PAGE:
“Quote it all, Ted” : This is what @kaitbr ‘s medication regimen looks like

When I asked Kait Roe (@kaitbr) for the second time if she was sure that it was okay for me to expose her identity and personal health information for this blog post, she said:

Quote it all, Ted. My privacy is less a concern than teaching about the realities.

When I asked her the first time, here’s what she said:

There is much good to be said for HIPAA. But my concerns for privacy are more related to discrimination against those with MH diagnoses rather than the typical concerns found there. But frankly, I make a better advocate and a better human being when I disclose the TRUTH and all the truth. I don’t believe in outing others though- in anything, so I appreciate the power I have to CHOOSE to disclose.

And before I even asked, here’s what she said:

Feel free to use the photo and my name and info. Anything which will help people understand the value of that dispenser is worth it. Cheers, Kait

I am reflecting a little on the HIPAA-covered world meets the patient, and what we may be missing by inadvertently discouraging sharing, and learning.

Kait is not the first person/patient who encouraged me to quote it all. There was my friend Matt, who allowed me to show the world his multiple sclerosis regimen. And then there were these specific members of Kaiser Permanente, now featured on the KP Care Stories blog, who not only told me to use their personal stories, they gave me the clear impression that it was a disservice not to.

What’s going on here?

I think probably a few things, the advent of social media, the ePatient Dave’s (@epatientdave) of the world who say it simply: “Let patients help,” and the creation of spaces for listening – for me, most notably the Kaiser Permanente Center for Total Health.

As I have been giving walking tours of the space to internal and external stakeholders during its first 90 days of operation, Somewhere between 1/4 and 3/4 of the way around the space, it happens – the personal health stories of people and their families are revealed, spontaneously, incredibly, from people inside and outside of health care delivery, who want to help.

Personal medication dispenser, heaven on a plate?

In Kait’s and my case. We stopped in front of this machine, and Kait called it “Heaven on a Plate.” This took me a little by surprise – why would a patient want something like this in their home?

She followed up with this message:

This is why I said that med dispenser was heaven on a plate.

7 different oral meds. 1 of which needs to be cut in half. 8.5 are taken at night, 1.5 in the morning.

And they need to be sorted into the organizer every 28 days or so. And I have two extra organizers for when I travel. So I don’t have to take a month’s worth with me.

This is only what I take daily. In addition I have two inhalers prescribed as well as topical creams.

I also have arthritis- which makes sorting these little pills even more challenging.

What part of this process is patient centered?

Kait Roe’s Medications

I asked one question – “Is the med dispenser the place to make things patient centered, or should that happen at the time of prescribing, so that the regimen might not be so complicated in the first place?” Her response is below.

As she says, ” True patient centeredness begins when any conversation starts and there is a patient invited to be involved. AT the beginning. Every conversation. Every room. Every time.”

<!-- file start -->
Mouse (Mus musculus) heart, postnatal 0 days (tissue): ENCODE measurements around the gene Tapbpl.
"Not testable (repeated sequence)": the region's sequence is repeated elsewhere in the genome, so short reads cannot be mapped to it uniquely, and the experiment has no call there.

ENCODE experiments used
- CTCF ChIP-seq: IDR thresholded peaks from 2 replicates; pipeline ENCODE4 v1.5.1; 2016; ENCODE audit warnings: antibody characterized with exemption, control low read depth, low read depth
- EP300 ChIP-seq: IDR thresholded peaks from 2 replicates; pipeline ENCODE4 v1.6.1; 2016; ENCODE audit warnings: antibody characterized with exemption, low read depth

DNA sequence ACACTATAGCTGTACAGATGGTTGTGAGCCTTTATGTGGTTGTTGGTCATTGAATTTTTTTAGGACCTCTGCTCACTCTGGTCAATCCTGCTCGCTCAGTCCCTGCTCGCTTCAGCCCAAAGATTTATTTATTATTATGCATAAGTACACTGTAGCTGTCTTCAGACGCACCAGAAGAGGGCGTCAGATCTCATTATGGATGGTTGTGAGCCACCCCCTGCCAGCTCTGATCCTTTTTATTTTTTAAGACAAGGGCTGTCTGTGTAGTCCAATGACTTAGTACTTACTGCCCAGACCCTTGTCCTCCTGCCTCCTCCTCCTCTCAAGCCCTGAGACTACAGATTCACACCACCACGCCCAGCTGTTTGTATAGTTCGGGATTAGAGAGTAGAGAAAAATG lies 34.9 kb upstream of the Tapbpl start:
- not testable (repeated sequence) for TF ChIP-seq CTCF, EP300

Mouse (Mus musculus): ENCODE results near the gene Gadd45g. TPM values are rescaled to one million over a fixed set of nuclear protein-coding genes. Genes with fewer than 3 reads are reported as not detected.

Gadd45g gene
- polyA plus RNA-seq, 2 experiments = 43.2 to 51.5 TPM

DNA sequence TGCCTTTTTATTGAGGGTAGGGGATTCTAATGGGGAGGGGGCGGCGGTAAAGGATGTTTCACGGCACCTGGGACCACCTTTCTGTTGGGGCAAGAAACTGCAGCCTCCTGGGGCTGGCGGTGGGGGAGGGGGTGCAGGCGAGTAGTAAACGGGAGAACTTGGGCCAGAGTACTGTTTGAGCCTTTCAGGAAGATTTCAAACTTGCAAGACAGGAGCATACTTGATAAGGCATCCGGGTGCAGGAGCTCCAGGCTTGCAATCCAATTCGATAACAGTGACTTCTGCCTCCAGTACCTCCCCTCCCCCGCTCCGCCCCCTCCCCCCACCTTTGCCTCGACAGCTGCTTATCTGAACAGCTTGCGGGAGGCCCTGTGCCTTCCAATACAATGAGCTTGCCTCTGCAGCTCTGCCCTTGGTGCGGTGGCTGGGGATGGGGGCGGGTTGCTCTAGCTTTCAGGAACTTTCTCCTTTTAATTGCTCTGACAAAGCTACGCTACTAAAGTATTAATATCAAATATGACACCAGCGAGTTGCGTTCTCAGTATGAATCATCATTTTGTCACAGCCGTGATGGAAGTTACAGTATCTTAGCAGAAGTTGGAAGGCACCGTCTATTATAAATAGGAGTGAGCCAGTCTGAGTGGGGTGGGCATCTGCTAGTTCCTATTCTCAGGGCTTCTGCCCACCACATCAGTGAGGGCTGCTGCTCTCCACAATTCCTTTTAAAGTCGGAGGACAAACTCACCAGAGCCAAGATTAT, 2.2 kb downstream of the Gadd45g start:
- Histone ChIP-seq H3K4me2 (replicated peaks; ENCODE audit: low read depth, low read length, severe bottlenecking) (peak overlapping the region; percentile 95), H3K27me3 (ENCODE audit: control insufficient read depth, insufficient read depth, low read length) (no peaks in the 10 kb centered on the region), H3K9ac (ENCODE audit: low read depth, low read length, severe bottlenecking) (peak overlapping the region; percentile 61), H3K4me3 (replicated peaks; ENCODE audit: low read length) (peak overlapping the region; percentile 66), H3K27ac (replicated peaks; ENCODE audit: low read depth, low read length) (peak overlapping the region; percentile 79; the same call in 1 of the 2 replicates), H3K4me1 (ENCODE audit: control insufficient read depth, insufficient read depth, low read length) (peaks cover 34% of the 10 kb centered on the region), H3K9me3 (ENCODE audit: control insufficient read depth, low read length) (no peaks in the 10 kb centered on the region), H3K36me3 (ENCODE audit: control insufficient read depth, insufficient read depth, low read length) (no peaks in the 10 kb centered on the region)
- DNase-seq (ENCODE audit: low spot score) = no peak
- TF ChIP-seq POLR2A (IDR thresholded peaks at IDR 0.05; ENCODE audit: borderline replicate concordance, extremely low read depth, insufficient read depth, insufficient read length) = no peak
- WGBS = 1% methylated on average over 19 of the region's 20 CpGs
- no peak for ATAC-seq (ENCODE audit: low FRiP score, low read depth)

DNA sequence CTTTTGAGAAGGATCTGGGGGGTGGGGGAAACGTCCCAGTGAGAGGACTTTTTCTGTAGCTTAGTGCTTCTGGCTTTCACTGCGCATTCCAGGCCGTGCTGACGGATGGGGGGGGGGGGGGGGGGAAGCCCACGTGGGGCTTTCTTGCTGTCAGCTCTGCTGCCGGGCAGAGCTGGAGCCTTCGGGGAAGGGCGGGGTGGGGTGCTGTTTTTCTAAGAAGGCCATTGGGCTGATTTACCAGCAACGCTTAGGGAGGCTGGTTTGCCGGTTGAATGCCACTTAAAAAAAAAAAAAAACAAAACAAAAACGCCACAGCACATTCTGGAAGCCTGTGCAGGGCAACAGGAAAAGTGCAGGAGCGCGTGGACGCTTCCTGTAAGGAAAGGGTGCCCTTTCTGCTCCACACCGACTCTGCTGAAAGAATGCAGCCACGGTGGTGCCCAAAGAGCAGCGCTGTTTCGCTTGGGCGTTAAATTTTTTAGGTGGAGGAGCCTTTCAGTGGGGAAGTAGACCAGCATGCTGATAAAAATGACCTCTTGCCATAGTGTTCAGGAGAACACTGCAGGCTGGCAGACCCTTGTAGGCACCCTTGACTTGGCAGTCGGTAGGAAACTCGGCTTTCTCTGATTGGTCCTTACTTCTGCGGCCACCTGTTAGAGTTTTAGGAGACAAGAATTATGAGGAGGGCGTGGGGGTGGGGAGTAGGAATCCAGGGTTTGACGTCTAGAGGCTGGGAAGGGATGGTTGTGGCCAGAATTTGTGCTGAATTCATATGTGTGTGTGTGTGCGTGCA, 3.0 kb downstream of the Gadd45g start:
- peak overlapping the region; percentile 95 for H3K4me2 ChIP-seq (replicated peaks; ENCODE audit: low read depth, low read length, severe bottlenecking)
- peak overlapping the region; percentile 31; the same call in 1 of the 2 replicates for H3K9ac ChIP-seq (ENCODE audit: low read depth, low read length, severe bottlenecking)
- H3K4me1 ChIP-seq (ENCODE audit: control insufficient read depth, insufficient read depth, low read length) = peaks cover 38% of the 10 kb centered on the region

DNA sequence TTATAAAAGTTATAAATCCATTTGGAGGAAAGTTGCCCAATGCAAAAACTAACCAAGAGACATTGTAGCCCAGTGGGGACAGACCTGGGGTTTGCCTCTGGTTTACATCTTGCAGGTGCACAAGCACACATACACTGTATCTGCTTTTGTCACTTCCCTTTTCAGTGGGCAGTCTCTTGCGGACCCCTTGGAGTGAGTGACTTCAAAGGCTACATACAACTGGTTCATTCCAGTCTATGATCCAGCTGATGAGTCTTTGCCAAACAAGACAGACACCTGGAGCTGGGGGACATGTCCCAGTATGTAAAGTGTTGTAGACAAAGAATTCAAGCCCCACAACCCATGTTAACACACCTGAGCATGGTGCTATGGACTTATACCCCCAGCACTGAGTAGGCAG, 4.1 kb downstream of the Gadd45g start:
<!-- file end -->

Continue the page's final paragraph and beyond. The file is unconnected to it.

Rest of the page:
This is why I have learned to listen as much as talk in any conversation about health. The other thing I have learned to do is have walkthroughs of The Center “accidentally” overlap so that the patient voice washes across conversations.

I’ll say you don’t need a Center for Total Health to do this in your work, just the mindfulness to do it wherever you are, online or in person. I’m posting this here to relay my experience in prototyping this approach. I can confirm that it passes testing and is ready to be scaled :). Post your experience in the comments, please!

And thanks to Kait and all the patients like her who are selfless in the gift of their experiences so that other people will have a better experience.

 

Ted, thanks for responding… I think true patient centeredness requires both simultaneously. We must engage the pt who will be taking the pills when they are prescribed. (for example – re my hypertension: my PCP knows me really well and could have said we would try to manage the blood pressure with diet and exercise but because stress is such a factor in HBP she knew diet and exercise would never work alone and there is not a chance in a million that my stress level is ever going to drop in any significant way. We talked about it and WE decided that adding Lisinipril 10mg, half in the morning and half at night would be the best option. That decided, we also had a conversation about my weight and what I might be able to do about it. Being on this many meds is a challenge no matter who you are, and I had been (prior to adding this one) slowly discontinuing those we felt were superfluous or changing some to more appropriate compounds for their purpose. (For example, I used to be on Seroquel for sleep. I’m sure you know it is an anti-psychotic and I had several problems with continuing on it. One, I didn’t like providers being in a position to make assumptions based on my taking the med (even though the dose was not high enough for that application), also, it caused snoring and a heaviness upon waking that were both unacceptable if we could find another option.) My psych nurse and I agreed that Benedryl would accomplish the same goal of “knocking me out” without the other problems and so we switched. THIS IS PT CENTERED CARE. So I feel strongly that engaging the patient in the exam/consultation/medical room is vital to the shared decision making process, and will provide better outcomes, if for no other reason than the patient has worked to build something and now wants to do what is necessary to succeed.